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Dr. Christina Mukon will bring her healthcare policy and healthcare quality expertise to the role of AANP state Liaison. At the core of Dr. Mukon’s work is the belief that patient advocacy is the central role of the NP. As patient advocates, NPs must advocate for access to high-quality NP care. She has a broad background to help achieve this goal with skillsets in healthcare leadership, quality, education, and policy. Dr. Mukon has worked as NP faculty, director of quality for a large complex healthcare system, and health policy chair for the Connecticut APRN Society. She has led numerous initiatives and aims to foster new leadership in NPs. She works to advocate for patients and elevate the nurse practitioner profession. Her background in leadership, quality, and regulation also informs her knowledge of process change and project management.
Assistant Professor at the University of Saint Joseph
I have served as the Connecticut NP Society Health Policy Chair in which I have worked closely with state and national entities on key health policy issues related to NP practice and public health. This position has given me additional insight into the broadness of health policy topics that affect NPs and our patients. In this position, I oversaw the Health Policy Committee and facilitated inter-professional groups to work collaboratively on mutual issues. I have also served as the Director of Quality for an organization that provides primary care, substance use services, and behavioral health services and is a local mental health authority. In this position, I have worked to ensure compliance with federal and state standards of practice as well as compliance with outside accrediting bodies such as the Joint Commission. I also oversaw the quality department and training department and worked to build cohesion and a team environment. These positions have helped me develop skills to foster leadership in others, to lead diverse professional teams, and to understand the issues that underpin numerous NP practice concerns.
The biggest issue facing NP delivery of health care is the patchwork approach to APRN training and regulation. As many training programs continue in MSN tracks while others switch to DNP tracks, we have a disparate level of training across the country. Likewise, each state sets its own law regarding NP or APRN practice. Many states license and regulate the various APRN professions and certifications differently as well. This piecemeal approach to legislation and lack of uniformity of training makes standardization of practice on a state level or national level very difficult. Payors have a difficult time making sense of the patchwork. Regulators also have a difficult time making sense of the patchwork. Legislators have a difficult time understanding the lack of uniformity. We are then left with random regulations or memorandums at state and national levels that limit NP practice which limits the care of patients. AANP can address this issue by facilitating model legislation and requiring uniform standards in NP education. AANP can also increase public awareness campaigns of NP practice standards and the impact on public health when these standards are not followed by national, state, or organizational policies.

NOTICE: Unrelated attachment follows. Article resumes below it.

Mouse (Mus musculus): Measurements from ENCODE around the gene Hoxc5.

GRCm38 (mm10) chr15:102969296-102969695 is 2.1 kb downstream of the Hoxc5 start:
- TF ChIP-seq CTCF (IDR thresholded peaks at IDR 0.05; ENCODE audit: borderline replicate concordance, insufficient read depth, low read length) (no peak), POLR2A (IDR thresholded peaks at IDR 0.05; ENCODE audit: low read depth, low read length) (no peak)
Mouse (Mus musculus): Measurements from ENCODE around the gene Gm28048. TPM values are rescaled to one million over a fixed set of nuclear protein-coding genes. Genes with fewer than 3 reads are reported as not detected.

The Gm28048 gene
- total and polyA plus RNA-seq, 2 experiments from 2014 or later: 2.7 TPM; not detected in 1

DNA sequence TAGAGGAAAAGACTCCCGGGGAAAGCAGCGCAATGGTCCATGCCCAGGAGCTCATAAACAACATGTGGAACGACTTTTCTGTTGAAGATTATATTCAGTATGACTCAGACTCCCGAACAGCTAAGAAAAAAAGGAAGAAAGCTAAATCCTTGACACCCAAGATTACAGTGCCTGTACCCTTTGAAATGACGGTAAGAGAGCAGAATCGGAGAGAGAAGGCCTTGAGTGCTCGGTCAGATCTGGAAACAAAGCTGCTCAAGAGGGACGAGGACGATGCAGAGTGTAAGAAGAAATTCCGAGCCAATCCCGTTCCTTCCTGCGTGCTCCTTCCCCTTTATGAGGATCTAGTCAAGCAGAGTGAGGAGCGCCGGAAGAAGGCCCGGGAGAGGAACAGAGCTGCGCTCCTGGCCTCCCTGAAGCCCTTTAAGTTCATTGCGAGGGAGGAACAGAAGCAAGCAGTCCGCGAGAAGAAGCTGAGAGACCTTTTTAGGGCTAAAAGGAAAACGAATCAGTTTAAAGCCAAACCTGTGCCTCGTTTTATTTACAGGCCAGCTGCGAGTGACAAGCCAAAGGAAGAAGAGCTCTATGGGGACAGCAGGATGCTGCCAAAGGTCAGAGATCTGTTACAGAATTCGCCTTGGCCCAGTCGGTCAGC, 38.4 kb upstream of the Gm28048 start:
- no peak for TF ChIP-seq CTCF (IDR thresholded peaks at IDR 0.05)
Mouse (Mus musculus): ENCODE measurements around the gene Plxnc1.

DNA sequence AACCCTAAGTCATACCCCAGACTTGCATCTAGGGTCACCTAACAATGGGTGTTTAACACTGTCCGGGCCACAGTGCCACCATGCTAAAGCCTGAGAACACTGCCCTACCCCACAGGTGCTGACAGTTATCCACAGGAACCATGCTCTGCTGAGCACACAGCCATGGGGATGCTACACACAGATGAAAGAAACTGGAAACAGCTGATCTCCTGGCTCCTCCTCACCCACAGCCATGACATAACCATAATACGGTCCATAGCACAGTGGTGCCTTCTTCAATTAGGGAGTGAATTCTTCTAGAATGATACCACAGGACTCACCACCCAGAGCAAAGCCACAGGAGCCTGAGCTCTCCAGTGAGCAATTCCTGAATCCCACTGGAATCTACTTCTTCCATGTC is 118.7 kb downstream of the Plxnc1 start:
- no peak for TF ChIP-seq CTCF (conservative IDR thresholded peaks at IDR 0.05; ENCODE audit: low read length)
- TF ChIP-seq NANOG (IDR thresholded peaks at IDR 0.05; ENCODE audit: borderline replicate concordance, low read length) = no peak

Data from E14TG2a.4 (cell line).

My leadership skills include the ability to foster the mobilization of groups of people in a team environment and to take actionable steps toward improvement. One example of this is the implementation of Connie in Connecticut for behavioral health organizations and independent providers. Connie is the state's health information exchange and all healthcare providers are required to connect to it. This has posed a significant challenge regarding cost, liability, and privacy for behavioral health providers as well as independent practice providers. Seeing that this was not an NP-specific issue, I worked with the state's other professional groups that shared similar practice experiences (psychologists, psychiatrists, social workers, LPCs, and others) to work directly with the Office of Health Strategy to address these concerns. This effort has directly led to a larger inter-professional initiative with the Office of Health Strategy to address these concerns.
AP and the general public regarding health policy issues. NPsRN must learn about the importance of professional membership from the time that they are students and can help be the voice of professional change. One of the elements of the strategic plan focuses on increasing presence in state and federal legislation issues with legislators. While I plan to continue working closely with legislators myself, I also intend to help develop the next generation of leaders to step into this role. We as NPs must be actively involved with our legislators so that they think of us with any health policy topics. In developing new leaders and involvement in state and local issues, we will promote legislators to think "what is the NP perspective" on any health policy topics as they arise. Involvement of NPs at a state and federal level also helps to meet the other strategic goals of promoting NP expertise and provides the opportunity to address any misinformation. In order to effectively promote policy or payment changes, we must also educate the public and legislators on our care and address misinformation.